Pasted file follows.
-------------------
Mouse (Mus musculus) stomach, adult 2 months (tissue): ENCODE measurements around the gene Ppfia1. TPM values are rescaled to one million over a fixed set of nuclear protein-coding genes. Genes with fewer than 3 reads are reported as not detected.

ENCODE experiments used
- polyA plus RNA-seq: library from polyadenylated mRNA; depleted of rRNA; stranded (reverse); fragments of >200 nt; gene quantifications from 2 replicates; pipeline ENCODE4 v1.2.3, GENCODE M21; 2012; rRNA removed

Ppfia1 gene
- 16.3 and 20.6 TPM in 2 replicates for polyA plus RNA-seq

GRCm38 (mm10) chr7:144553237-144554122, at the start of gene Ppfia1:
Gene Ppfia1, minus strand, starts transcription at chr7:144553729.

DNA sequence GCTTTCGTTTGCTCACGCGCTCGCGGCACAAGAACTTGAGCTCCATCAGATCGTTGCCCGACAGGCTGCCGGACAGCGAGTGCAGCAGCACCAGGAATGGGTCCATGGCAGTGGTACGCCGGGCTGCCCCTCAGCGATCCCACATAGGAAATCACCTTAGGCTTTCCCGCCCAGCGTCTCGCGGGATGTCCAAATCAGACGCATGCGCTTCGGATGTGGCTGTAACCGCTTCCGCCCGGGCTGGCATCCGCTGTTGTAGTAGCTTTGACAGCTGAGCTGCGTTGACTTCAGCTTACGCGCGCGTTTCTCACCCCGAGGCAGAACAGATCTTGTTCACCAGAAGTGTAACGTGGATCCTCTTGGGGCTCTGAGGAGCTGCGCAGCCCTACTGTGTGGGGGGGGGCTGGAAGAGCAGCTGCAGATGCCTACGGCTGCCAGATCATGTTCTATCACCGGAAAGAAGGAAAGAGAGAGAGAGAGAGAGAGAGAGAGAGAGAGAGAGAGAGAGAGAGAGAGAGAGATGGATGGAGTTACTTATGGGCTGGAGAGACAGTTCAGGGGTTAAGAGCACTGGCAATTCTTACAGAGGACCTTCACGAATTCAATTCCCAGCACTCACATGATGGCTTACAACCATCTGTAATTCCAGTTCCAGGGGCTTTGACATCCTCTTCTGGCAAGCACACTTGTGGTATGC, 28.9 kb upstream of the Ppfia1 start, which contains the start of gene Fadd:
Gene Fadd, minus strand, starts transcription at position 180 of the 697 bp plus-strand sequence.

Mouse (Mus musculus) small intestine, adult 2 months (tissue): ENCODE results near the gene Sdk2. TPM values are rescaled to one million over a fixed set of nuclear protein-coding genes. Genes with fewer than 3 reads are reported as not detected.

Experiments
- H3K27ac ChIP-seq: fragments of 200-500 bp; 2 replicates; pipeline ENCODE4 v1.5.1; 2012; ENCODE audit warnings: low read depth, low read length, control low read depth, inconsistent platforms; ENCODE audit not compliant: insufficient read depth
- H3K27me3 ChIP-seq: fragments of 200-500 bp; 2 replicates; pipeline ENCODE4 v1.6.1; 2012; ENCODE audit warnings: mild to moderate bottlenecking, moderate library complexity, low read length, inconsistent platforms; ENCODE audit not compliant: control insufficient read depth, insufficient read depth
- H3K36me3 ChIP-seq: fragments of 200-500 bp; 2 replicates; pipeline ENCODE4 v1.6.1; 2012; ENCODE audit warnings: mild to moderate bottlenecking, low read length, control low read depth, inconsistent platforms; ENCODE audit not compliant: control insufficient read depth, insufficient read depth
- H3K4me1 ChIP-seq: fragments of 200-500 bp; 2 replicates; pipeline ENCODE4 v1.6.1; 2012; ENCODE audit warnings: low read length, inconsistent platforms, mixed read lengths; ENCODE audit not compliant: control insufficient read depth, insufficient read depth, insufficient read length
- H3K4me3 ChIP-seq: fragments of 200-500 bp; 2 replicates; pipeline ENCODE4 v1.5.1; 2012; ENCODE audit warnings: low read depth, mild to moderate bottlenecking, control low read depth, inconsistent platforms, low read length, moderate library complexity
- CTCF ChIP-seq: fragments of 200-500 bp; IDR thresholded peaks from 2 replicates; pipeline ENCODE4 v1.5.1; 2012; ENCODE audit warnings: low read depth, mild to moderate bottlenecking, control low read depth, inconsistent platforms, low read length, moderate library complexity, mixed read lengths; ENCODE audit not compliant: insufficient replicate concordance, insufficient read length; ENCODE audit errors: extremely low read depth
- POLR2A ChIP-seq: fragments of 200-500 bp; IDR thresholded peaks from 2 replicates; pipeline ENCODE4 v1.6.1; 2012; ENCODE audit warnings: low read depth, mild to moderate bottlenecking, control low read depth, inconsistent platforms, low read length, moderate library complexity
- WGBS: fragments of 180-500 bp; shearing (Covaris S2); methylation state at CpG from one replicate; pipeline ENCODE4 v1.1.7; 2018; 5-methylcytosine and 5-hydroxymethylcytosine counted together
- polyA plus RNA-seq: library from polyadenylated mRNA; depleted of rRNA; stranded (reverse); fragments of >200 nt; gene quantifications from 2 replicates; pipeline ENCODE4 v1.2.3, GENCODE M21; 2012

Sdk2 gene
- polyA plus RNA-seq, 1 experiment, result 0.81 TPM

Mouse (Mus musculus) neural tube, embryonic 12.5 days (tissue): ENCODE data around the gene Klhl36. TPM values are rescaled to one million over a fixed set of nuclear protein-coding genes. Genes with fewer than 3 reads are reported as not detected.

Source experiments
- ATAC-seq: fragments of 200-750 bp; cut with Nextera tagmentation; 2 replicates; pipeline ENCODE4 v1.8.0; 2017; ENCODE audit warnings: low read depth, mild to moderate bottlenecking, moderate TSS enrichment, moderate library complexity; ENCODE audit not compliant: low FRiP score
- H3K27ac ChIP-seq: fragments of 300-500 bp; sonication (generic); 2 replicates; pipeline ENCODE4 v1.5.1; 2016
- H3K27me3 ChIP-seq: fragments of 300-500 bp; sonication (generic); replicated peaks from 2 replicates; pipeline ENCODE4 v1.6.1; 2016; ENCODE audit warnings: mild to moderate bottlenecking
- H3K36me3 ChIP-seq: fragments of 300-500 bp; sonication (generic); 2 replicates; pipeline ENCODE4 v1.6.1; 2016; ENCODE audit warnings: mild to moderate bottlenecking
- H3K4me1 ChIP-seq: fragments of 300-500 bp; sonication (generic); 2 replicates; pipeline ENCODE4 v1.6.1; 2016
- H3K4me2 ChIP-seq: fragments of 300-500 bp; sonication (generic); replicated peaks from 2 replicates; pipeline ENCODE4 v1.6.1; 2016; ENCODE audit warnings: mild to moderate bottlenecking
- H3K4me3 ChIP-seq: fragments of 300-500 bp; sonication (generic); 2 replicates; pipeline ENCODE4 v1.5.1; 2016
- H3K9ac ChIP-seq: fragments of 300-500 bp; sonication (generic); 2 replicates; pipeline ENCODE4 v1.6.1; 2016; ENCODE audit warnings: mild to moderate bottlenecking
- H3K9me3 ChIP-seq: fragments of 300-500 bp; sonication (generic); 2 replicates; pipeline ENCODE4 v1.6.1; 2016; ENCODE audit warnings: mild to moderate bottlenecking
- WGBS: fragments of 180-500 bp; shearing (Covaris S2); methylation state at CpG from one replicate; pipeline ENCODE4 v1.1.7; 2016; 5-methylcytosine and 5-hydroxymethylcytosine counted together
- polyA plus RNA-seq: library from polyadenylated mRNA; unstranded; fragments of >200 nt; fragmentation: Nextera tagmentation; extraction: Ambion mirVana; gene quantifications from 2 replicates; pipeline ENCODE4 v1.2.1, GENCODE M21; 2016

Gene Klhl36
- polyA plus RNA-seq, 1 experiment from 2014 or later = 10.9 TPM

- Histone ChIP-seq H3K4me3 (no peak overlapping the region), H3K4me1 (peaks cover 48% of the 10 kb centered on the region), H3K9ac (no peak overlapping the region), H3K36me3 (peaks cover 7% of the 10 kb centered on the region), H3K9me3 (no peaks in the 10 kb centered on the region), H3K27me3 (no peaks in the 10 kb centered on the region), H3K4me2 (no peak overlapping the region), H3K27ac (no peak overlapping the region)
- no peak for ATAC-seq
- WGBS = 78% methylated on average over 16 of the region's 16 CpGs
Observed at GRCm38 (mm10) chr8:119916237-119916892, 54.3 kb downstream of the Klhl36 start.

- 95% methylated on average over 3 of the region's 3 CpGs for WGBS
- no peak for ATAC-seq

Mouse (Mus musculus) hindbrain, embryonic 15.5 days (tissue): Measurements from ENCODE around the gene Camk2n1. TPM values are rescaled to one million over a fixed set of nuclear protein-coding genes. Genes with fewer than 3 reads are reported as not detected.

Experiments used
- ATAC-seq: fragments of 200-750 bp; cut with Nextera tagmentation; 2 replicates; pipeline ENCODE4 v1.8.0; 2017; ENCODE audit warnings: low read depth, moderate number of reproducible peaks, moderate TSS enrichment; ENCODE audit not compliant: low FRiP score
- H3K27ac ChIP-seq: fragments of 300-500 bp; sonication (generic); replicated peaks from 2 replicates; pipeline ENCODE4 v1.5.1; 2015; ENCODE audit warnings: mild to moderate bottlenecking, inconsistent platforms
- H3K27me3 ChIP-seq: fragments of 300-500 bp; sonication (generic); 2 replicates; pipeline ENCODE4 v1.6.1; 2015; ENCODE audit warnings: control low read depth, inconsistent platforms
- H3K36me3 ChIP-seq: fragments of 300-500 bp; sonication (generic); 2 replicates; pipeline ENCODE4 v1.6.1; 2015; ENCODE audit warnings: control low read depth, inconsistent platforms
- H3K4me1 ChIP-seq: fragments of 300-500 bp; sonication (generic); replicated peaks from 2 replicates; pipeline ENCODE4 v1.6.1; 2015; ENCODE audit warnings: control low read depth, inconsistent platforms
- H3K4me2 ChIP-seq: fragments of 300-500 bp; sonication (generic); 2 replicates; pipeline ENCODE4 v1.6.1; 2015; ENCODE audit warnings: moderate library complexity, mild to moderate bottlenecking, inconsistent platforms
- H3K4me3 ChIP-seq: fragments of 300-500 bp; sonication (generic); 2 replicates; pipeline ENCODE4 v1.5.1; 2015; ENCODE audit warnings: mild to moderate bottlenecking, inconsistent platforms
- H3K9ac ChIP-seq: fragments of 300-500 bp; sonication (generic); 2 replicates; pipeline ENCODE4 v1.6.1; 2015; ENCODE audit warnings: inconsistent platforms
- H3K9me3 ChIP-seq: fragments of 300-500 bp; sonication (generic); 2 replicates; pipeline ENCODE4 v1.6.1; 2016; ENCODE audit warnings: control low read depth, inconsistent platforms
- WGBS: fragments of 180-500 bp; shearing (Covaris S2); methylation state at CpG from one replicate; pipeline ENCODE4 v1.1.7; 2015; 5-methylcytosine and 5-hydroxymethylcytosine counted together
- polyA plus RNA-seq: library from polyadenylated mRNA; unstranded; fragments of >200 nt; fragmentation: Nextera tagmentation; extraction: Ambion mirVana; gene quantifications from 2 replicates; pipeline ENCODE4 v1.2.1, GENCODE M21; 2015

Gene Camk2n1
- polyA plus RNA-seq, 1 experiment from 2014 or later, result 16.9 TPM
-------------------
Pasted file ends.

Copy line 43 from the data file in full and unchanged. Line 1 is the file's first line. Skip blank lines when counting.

- no peak for ATAC-seq